Tensions and emotions have been running high recently due to the DKBL dog catching scandal. Accusations and allegations have been flung, and denials and evasions attempted. The SPCA have tried to position themselves as impartial observers and the ‘pet-loving public’ are in a state of grand agitation.
For the benefit of those who are unaware of the background of the story, here’s an extremely brief summary. The DBKL pound workers were accused, by concerned members of the public, of using inhumane methods to catch and dispose of stray animals. A local TV crew got footage of a dog being roughly dragged out of a van using a loop on a pole. Animal rights protestors went into hyper-drive and the local council spokesperson reacted with the typical Malaysian-Evasion tactic.
While media focus seems to have petered out, the forums are rife with bilious exchange on the barbaric nature of ‘those people’. This has also spawned an emotional discussion on how UPM Veterinary Science students use dogs from the DBKL pound for surgery practise, etc. Somewhere, a letter from a concerned parent was posted expressing their distress at how wrong the idea seemed- vet students studying to save animals lives hurting animals in the name of education. Predictably, more rousing discussion followed.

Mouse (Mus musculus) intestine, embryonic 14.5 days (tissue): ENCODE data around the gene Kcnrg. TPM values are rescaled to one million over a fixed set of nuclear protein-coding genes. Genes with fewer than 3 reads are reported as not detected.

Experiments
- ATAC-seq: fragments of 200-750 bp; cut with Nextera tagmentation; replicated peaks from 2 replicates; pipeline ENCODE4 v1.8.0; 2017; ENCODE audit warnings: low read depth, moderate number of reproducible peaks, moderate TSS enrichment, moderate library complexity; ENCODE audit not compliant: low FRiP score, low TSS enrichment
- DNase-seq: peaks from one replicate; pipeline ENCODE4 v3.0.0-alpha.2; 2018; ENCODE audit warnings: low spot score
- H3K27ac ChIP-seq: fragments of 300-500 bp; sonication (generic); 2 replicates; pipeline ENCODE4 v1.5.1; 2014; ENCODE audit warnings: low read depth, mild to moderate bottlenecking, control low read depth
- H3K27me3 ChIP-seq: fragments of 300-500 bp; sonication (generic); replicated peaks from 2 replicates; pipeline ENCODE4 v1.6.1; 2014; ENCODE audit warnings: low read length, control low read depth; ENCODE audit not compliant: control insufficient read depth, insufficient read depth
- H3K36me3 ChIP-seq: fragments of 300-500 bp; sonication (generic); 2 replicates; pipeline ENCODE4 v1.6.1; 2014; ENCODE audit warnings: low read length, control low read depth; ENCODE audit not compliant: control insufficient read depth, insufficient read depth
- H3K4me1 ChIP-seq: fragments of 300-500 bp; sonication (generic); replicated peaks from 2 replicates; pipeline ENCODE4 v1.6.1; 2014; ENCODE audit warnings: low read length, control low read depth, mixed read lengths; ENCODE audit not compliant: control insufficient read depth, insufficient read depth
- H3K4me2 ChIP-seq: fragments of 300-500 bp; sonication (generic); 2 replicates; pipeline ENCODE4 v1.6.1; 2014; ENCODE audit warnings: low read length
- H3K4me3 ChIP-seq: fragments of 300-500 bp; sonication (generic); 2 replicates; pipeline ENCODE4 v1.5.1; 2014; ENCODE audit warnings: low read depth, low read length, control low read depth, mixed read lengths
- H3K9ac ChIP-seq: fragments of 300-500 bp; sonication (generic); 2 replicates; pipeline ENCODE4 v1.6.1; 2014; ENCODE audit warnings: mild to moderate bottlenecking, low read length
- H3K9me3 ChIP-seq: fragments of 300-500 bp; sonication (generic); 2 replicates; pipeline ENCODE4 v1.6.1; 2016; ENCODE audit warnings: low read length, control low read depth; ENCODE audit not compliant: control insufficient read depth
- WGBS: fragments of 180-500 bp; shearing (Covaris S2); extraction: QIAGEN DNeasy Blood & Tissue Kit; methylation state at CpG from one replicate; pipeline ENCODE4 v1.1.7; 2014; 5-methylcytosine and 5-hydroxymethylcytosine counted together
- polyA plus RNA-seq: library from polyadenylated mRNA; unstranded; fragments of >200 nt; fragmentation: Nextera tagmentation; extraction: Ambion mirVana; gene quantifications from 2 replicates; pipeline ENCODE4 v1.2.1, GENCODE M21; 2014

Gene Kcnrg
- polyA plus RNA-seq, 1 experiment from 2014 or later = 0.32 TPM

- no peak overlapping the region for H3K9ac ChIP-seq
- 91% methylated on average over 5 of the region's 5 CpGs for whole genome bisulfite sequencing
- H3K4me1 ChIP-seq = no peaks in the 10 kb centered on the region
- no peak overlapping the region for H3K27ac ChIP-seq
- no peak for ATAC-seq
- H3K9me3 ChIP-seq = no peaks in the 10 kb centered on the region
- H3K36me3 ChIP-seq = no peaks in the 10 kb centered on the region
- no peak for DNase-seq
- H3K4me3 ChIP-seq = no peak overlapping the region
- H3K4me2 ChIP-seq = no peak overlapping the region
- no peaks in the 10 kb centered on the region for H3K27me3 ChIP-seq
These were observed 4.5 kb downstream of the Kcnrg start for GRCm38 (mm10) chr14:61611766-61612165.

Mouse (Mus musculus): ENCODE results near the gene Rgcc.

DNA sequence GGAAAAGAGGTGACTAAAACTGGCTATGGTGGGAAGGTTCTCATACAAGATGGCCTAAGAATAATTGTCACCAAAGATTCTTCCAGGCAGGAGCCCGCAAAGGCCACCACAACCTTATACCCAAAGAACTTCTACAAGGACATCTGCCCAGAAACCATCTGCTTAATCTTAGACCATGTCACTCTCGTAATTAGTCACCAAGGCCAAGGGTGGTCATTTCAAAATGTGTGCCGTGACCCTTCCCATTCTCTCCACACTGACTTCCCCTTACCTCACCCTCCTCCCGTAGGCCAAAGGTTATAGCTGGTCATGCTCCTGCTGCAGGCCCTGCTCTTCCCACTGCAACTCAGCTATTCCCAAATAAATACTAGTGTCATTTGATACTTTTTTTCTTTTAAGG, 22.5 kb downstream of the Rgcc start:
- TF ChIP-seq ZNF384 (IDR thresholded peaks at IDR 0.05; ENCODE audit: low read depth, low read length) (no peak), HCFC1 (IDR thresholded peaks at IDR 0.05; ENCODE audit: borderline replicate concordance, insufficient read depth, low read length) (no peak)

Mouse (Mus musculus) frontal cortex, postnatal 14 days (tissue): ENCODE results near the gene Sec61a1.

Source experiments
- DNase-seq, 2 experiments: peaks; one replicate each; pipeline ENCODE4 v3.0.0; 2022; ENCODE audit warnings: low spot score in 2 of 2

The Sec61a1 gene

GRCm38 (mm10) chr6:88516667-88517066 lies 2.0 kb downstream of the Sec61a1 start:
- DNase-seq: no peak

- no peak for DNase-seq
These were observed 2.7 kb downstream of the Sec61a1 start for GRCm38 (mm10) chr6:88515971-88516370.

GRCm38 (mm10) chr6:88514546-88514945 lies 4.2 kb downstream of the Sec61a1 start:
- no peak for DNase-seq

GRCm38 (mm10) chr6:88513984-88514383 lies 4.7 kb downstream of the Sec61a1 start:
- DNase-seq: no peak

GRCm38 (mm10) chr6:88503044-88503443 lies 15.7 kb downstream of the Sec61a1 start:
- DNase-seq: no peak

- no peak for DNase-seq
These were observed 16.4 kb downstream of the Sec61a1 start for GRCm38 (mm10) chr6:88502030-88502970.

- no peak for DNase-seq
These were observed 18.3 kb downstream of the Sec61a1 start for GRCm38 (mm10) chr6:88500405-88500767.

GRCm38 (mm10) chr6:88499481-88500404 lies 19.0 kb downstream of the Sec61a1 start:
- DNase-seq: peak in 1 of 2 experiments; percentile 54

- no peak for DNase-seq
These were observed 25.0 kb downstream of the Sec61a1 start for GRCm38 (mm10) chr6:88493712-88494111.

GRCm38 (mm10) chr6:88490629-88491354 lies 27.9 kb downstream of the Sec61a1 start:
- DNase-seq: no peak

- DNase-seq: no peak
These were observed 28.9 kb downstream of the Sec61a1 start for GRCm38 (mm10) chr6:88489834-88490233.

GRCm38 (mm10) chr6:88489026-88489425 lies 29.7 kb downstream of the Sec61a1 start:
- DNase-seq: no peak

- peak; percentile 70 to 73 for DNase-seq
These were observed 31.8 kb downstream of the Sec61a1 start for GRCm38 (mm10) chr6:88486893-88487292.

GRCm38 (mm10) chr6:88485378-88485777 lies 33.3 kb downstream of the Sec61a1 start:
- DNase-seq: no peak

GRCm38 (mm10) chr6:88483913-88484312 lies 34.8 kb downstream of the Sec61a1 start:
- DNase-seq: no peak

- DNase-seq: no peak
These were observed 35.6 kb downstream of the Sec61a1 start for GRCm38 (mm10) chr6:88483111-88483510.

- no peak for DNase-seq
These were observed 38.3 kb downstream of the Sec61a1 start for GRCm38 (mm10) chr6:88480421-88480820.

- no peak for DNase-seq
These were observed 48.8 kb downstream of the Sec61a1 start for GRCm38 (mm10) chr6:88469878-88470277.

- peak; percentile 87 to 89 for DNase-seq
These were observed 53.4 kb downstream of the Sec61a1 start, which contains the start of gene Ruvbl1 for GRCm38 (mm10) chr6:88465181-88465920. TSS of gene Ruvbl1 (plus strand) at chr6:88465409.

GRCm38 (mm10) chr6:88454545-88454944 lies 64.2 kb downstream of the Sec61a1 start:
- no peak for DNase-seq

I have opted to avoid these discussions as local forum-ers can be rather tense. Any opinion contrary to one’s own is often taken as criticism rather than a different perspective. However, here on our own space, I can share our opinion, us being the people who run Pet Epicure; retail outlet, animal shelter and the owners of Dragostea Ragdolls.
People often compare us to SPCA and say we are much better because we are (so far) a no kill shelter. However, we are an independent family run unit that turns away at least a cat a week. We have that luxury. The SPCA does not. And decisions are mulled over and made between us girls. We have no board of directors or trustees or committee to answer to. We have made mistakes but it is for us to learn from. Accountability starts and ends with a mere four people.
While it is tragic that the SPCA has to put down so many healthy animals, what would you have them do? I speak from experience. Ordinary brown mongrels rarely get adopted. Local cats with kinked tails are not popular. Black ones even more so! Until people change their mindset and choose their pets based on personality rather than appearances, shelters have little option but to euthanize those with poor chances of being adopted. Otherwise, the SPCA would merely become a holding place for hundreds and thousands of unwanted animals. And before you shout, “But why not just keep them there?” spare a thought for the animal. Each living creature wants for a few things; food, shelter and quality of life. Does being in prison for the rest of your natural life appeal to you? I will assume not.